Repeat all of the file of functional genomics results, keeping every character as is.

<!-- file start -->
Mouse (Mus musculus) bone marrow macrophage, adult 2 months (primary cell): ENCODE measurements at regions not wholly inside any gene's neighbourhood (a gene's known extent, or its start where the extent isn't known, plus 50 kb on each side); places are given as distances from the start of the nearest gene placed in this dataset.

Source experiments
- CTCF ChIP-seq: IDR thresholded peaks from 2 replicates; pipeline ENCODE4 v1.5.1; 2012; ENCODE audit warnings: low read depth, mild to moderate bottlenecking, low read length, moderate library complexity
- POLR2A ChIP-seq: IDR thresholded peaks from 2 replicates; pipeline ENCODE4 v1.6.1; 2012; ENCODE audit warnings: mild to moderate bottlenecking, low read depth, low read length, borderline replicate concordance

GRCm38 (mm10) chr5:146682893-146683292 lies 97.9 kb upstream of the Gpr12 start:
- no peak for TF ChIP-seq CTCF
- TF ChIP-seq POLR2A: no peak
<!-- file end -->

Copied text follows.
Mouse (Mus musculus) bone marrow macrophage, adult 2 months (primary cell): ENCODE measurements at regions not wholly inside any gene's neighbourhood (a gene's known extent, or its start where the extent isn't known, plus 50 kb on each side); places are given as distances from the start of the nearest gene placed in this dataset.

Source experiments
- CTCF ChIP-seq: IDR thresholded peaks from 2 replicates; pipeline ENCODE4 v1.5.1; 2012; ENCODE audit warnings: low read depth, mild to moderate bottlenecking, low read length, moderate library complexity
- POLR2A ChIP-seq: IDR thresholded peaks from 2 replicates; pipeline ENCODE4 v1.6.1; 2012; ENCODE audit warnings: mild to moderate bottlenecking, low read depth, low read length, borderline replicate concordance

GRCm38 (mm10) chr5:146682893-146683292 lies 97.9 kb upstream of the Gpr12 start:
- no peak for TF ChIP-seq CTCF
- TF ChIP-seq POLR2A: no peak